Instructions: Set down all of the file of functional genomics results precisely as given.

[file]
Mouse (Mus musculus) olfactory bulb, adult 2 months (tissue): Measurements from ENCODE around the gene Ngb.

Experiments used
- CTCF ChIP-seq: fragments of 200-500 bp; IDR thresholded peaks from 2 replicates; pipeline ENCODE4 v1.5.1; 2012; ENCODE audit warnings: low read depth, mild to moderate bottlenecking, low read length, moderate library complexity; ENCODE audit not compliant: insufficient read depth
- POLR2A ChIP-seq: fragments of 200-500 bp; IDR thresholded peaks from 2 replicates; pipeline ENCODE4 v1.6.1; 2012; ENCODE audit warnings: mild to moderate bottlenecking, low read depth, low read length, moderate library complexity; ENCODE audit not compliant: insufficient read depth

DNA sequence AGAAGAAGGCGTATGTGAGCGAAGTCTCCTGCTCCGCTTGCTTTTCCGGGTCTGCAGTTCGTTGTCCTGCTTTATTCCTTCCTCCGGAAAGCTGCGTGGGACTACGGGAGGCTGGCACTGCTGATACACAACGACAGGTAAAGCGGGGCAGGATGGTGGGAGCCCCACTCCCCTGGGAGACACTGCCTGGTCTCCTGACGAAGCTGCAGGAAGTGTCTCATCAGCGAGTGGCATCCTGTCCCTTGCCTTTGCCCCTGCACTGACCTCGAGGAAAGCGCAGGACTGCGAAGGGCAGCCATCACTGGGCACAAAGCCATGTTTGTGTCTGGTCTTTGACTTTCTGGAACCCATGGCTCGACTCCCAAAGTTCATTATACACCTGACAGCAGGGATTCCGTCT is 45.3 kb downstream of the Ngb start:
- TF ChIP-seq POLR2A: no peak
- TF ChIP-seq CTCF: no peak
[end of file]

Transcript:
Mouse (Mus musculus) olfactory bulb, adult 2 months (tissue): Measurements from ENCODE around the gene Ngb.

Experiments used
- CTCF ChIP-seq: fragments of 200-500 bp; IDR thresholded peaks from 2 replicates; pipeline ENCODE4 v1.5.1; 2012; ENCODE audit warnings: low read depth, mild to moderate bottlenecking, low read length, moderate library complexity; ENCODE audit not compliant: insufficient read depth
- POLR2A ChIP-seq: fragments of 200-500 bp; IDR thresholded peaks from 2 replicates; pipeline ENCODE4 v1.6.1; 2012; ENCODE audit warnings: mild to moderate bottlenecking, low read depth, low read length, moderate library complexity; ENCODE audit not compliant: insufficient read depth

DNA sequence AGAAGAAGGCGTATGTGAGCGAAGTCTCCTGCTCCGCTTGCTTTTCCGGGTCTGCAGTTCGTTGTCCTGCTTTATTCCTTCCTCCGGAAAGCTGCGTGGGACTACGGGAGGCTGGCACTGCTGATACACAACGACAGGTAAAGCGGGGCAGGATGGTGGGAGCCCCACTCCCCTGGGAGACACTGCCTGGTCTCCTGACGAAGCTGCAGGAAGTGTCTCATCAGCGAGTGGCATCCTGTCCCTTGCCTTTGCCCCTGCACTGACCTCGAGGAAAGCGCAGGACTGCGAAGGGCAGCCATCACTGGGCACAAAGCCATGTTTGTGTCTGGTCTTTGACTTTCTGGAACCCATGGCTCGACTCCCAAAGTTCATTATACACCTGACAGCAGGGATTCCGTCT is 45.3 kb downstream of the Ngb start:
- TF ChIP-seq POLR2A: no peak
- TF ChIP-seq CTCF: no peak